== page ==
Checking Bleeder resistors on Heathkits SB301/401

Discussion in '"Boat Anchor" & Classic Equipment' started by KB1FGC, Jun 4, 2021.

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  1. KB1FGC

    KB1FGC Ham Member QRZ Page

    I want to check the bleeder resistors on my radios.I think I found one at 10K R208 for the Sb301.Also 3 100K resistors on the SB401 R44,R41,R411Although I thought the bleeder would be after the recitfier diode.Excuse my small brain-lol.
    I'll will provide a schematic upload if you don't have easy access to one.
    73
    Thanks
     
  2. KJ4YEV

    KJ4YEV Premium Subscriber QRZ Page

    I don't have the schemos, but bleeders (if it has them) would definitely be after the rectifier. Usually, directly across one of the filter caps, but not necessarily the first one.
     
  3. W3SLK

    W3SLK Ham Member QRZ Page

    I'm turning the 'Wayback Machine' back a few years to my Vo-tech training. The purpose of the bleeder resistors was twofold: 1)To discharge energy remaining in the power supply circuit filter caps when the unit was turned off, and 2)They were supposed to maintain ~10% of total circuit current to help stabilize voltage regulation. Usually companies kept #2 to a minimum in an effort to save $$$. Nowadays, B+ sag has been incorporated into the normal operation.
     
  4. N2EY

    N2EY XML Subscriber QRZ Page

    Why?

    No.

    In the SB-301, R208 and R207 form a voltage divider to reduce the voltage applied to the bias rectifier.

    Why only those?

    They do.

    What's the problem that makes you want to check only those resistors?
     
  5. KB1FGC

    KB1FGC Ham Member QRZ Page

    Thanks for the input.I'm pretty limited knowledge.I'm not sure what a bias recitfier is,The bias I know is applied to amps, Transitors,tubes.If you were closer I would ask if you wanted to take a look at some problems I am having with my 301-lol.I got an article online about restoring the Heathkit 301.401.And the guy had advised about making sure the bleeders are working correctly.I think I got confused with the 301, as I see the bleeders are after the rectifier on the 401.
     
  6. N2EY

    N2EY XML Subscriber QRZ Page

    I suggest you read the parts of the manual that explain the SB-301 and SB-401 design.
     
  7. AG5RJ

    AG5RJ Ham Member QRZ Page

    Hi Rich,

    I agree that reading the circuit descriptions and theory of operation in the Heathkit manuals is a good step to take. One finds a lot of threads on QRZ where some "wandering" sorts of questions turn into complete confusion.

    Some power supplies, particularly older ones than found in the 1960s Heathkit SB-series, use BIG, high wattage power resistors connected from the power supply output directly to ground. These are bleeder resistors. They shunt part of the supply's output power straight to ground for the reasons W3SLK mentioned above: discharging capacitors on power-down, and regulation improvement during operation. Click this link--Unknown antique homebrew transmitter--to go to my QRZ page, and look at the lower right corner of the second picture. You'll see a vertical dark grey ceramic rod the size of a small stick of dynamite, located among four tube sockets. That's a bleeder resistor, a big one, in a power supply for a 1940s AM transmitter. A Collins 516F-2 power supply has bleeder resistors the size of my little finger, housed in a ventilated cage.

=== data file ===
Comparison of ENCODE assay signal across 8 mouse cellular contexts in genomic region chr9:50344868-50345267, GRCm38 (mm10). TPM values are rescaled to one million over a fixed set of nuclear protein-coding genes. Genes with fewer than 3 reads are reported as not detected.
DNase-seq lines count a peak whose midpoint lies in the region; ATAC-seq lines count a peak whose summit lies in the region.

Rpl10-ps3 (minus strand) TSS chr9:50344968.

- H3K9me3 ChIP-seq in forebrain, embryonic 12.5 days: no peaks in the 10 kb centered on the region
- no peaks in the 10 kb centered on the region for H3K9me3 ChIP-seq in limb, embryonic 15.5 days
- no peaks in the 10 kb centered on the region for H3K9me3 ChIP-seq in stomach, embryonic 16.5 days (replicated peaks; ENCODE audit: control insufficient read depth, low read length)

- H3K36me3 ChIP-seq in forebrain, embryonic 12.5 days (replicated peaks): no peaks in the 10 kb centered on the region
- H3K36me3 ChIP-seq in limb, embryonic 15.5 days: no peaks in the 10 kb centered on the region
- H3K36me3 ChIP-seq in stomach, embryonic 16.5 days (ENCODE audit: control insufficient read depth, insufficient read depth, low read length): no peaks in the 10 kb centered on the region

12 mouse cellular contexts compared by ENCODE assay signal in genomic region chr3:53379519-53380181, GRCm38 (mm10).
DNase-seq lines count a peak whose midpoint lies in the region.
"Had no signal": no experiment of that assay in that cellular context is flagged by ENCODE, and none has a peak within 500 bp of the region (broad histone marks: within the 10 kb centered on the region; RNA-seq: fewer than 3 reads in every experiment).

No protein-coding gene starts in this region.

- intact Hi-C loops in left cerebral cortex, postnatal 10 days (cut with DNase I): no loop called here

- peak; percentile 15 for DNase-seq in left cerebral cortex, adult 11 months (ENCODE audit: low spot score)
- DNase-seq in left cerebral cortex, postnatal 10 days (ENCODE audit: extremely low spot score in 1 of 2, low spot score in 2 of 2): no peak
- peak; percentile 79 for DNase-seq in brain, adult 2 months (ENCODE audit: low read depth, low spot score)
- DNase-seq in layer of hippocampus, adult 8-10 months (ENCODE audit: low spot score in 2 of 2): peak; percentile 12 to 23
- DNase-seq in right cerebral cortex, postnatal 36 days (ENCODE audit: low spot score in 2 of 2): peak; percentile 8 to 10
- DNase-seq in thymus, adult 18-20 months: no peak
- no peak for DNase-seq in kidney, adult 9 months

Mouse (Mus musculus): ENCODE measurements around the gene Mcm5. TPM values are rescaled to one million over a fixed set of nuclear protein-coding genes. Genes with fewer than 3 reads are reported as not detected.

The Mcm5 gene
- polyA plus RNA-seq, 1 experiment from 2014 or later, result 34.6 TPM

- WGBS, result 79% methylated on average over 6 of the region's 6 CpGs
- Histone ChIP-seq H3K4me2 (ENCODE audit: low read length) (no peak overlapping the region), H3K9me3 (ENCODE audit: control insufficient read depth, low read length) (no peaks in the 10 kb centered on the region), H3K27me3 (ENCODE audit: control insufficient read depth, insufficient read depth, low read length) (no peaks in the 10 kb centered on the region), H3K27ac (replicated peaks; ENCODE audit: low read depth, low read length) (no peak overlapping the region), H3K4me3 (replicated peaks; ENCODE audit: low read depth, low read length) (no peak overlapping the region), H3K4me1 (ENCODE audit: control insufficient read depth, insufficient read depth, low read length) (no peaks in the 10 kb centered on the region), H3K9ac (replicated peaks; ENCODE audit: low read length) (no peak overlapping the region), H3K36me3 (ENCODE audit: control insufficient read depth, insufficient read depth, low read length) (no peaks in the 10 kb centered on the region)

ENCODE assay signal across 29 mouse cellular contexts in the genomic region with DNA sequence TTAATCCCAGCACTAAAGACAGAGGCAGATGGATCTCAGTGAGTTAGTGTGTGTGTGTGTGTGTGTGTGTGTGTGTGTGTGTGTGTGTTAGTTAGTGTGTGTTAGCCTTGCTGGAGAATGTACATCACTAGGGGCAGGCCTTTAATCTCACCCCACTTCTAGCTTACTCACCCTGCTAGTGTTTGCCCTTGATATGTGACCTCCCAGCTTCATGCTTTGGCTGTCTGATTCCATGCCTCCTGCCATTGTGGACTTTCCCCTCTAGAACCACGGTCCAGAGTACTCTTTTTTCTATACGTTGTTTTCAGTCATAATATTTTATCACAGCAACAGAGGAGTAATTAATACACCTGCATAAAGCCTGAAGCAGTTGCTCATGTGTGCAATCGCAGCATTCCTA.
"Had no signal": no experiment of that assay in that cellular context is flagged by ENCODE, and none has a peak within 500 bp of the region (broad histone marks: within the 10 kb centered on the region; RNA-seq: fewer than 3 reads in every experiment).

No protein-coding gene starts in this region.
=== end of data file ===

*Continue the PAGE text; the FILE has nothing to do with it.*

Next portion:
The Heathkit SB rigs don't have bleeders to ground. They have series resistors. It goes like this: rectifier, filter capacitor to ground, series resistor, another filter cap, another series resistor, another filter cap, another series resistor, etc. The resistors are wired in series between the rectifier and the load(s), not to ground. As N2EY said, they form parts of voltage dividers that step down the B+ voltage, a notch at a time, to power different parts of the circuitry in the rig. These resistors aren't usually any bigger than 2 watts, and usually dwindle in size as you proceed down the chain, away from the rectifier.

    Might they be bad? Possibly. I haven't found a bad one yet in my Heathkit radios. You can desolder them from the capacitors and check them if you want.

    Got to run now--lightning coming.

    73
    Alan AG5RJ
     
    N4FZ likes this.
  8. SM0AOM

    SM0AOM Ham Member QRZ Page

    If the voltage divider network should not only provide the proper voltage division but also eventually discharge the filter capacitors this network must end with a resistor to ground.

    The whole network then becomes the bleeder. In receivers, the voltages are
    relatively low and the filter capacitors small so the stored energy is quickly dissipated when the receiver is turned off.

    In transmitters, the energies may be large enough to present some danger quite long after turn-off, why bleeders need to be dimensioned accordingly.

    73/
    Karl-Arne
    SM0AOM
     
    N4FZ likes this.
  9. KB1FGC

    KB1FGC Ham Member QRZ Page

    That's why I will do things,Wait a very long time and discharge the necessary capacitors using a Chicken stick.Then check with my meter.
    Thanks all
    73
     
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  10. SM0AOM

    SM0AOM Ham Member QRZ Page

    The time constant of a realistically dimensioned voltage divider network
    in a receiver is in the order of a few seconds.

    When you have waited, say, 10 seconds at least two time constants have passed, and the voltage over the capacitors then are ten percent or less of the original values, and decreasing.

    I believe that there are more pressing things to worry about...

    73/
    Karl-Arne
    SM0AOM
     
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